Friday, December 19, 2008

Garrigou-Lagrange on the Functions of Theology


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From Garrigou-Lagrange, Reality, Ch. 6:

Article Two: Steps In Theological Procedure

These steps are pointed out by St. Thomas, first in the first question of the Summa, [254] secondly, more explicitly, when he treats of specific subjects: eternal life, for example, predestination, the Trinity, the mysteries of the Incarnation, the Redemption, the Eucharist, and the other sacraments. We distinguish six such successive procedures.

1. The positive procedure.
2. The analytic procedure.
3. The apologetic procedure.
4. The manifestative procedure.
5. The explicative procedure.
6. The illative procedure.

a) of truths explicitly revealed.
b) of truths not explicitly revealed.
c) of truths virtually revealed.

1. Theology accepts the depositum fidei, and studies its documents, Scripture and tradition, under the guidance of the teaching Church. This is positive theology, which includes study of biblical theology, of the documents and organs of tradition, of the various forms of the living magisterium.

2. The next step is analysis of revealed truths, in particular of the more fundamental truths, to establish the precise meaning of the subject and the predicate by which that truth is expressed. Take, for example, this sentence: The Word was made flesh. Theological analysis shows that the sentence means: The Word, who is God, became man. This labor of conceptual analysis appears in his first articles when St. Thomas begins a new treatise, on the Trinity, for example, or the Incarnation. In these articles you will search in vain for a theological conclusion. You will find but simple analysis, sometimes grammatical, but generally conceptual, of the subject and predicate of the revealed proposition.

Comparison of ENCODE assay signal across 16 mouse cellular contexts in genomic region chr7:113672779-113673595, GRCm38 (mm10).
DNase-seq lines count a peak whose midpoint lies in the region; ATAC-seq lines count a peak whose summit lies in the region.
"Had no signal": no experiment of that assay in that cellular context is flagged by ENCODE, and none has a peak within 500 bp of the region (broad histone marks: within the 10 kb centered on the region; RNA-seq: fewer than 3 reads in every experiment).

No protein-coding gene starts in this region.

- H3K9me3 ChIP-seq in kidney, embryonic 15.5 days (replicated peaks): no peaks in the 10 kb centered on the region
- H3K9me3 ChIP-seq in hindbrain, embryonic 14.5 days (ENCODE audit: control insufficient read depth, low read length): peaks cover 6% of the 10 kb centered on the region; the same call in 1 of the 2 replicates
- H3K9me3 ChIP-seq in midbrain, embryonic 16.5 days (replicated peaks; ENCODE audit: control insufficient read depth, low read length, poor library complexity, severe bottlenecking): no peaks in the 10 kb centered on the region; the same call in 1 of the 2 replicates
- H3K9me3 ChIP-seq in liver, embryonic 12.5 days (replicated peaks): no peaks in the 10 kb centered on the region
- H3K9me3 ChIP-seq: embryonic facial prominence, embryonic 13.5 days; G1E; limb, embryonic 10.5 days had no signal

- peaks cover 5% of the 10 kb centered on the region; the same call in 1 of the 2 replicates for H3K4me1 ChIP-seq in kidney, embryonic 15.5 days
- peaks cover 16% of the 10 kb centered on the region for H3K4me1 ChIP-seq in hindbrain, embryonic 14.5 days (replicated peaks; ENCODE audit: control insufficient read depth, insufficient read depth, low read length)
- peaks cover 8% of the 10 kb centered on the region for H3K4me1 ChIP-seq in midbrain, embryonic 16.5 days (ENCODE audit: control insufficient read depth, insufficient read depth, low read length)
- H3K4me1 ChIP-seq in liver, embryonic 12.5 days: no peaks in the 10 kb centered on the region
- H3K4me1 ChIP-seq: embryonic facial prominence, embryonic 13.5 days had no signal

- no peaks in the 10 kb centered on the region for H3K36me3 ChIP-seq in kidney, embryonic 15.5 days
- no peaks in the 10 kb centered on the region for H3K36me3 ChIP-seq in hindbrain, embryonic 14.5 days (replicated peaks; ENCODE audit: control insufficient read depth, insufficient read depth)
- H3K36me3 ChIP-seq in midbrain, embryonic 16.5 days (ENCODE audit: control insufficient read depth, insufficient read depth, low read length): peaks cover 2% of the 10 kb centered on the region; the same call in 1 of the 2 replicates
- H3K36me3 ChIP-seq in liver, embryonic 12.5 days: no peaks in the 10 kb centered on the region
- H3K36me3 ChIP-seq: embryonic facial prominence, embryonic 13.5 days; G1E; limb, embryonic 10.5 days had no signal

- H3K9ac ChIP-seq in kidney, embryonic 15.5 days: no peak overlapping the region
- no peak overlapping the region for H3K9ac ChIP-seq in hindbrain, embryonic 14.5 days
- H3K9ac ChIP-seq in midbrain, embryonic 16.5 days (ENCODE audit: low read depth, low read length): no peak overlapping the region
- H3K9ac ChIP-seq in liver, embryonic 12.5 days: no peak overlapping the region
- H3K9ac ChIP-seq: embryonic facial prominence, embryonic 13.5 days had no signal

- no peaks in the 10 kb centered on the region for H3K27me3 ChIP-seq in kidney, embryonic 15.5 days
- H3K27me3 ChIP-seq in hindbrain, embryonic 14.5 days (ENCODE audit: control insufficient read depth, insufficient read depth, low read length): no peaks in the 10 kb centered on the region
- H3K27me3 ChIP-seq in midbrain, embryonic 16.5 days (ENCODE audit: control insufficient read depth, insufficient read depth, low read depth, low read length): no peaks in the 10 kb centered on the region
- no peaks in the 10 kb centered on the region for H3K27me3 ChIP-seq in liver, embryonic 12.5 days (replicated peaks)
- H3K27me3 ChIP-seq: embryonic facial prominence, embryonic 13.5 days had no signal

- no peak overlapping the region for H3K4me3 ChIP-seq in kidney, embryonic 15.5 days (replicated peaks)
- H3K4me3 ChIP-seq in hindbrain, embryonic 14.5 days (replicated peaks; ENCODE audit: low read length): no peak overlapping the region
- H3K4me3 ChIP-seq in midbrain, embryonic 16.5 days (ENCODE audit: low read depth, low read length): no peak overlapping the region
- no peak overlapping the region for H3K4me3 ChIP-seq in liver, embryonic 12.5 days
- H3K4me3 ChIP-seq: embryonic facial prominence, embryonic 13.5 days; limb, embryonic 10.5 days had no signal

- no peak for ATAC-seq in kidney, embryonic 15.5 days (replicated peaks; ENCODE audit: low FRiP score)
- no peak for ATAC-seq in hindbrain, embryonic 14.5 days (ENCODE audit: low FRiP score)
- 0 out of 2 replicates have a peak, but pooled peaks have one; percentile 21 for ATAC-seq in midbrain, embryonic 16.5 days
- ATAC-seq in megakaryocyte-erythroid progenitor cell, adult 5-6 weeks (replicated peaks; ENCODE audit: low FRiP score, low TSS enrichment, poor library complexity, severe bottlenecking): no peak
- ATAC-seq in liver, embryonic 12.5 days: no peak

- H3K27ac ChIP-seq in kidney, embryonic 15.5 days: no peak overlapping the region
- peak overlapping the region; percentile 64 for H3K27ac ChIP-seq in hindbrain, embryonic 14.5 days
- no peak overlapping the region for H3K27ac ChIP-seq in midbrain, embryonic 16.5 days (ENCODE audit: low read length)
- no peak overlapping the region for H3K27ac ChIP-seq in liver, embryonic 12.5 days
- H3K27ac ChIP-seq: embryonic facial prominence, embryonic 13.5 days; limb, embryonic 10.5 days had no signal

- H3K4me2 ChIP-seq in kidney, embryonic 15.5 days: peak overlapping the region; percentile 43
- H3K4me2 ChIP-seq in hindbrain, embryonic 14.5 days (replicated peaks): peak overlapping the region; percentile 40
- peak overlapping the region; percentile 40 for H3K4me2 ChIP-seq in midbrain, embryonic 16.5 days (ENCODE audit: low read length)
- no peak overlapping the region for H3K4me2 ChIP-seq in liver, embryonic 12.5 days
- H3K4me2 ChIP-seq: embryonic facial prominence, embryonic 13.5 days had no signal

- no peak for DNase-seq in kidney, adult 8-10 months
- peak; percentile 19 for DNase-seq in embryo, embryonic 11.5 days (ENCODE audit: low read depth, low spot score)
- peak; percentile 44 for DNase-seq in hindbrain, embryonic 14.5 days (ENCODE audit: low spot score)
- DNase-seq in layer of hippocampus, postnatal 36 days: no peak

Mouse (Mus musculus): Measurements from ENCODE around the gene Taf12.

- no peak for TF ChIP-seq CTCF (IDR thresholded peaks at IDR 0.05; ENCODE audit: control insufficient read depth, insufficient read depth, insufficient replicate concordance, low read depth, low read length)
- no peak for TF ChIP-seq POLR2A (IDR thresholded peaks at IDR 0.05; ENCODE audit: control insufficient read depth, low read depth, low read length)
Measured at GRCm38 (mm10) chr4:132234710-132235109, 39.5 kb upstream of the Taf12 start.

3. On the next step theology defends revealed truths by showing either that they are contained in the deposit of faith, or that they contain no manifest impossibility. [255] No effort is made to demonstrate positively the intrinsic possibility of the mystery. If such possibility could be demonstrated by reason alone, then would the existence of the mystery be likewise demonstrated, for the Trinity is a being, not contingent, but necessary. The only thing attempted in this apologetic procedure is to show that there is no evident contradiction in the proposition which enunciates the dogma. God is triune, and one. He is "one" by nature, and "triune" in so far as this unique nature is possessed by three distinct persons, as in a triangle, to illustrate, the three angles have the same surface.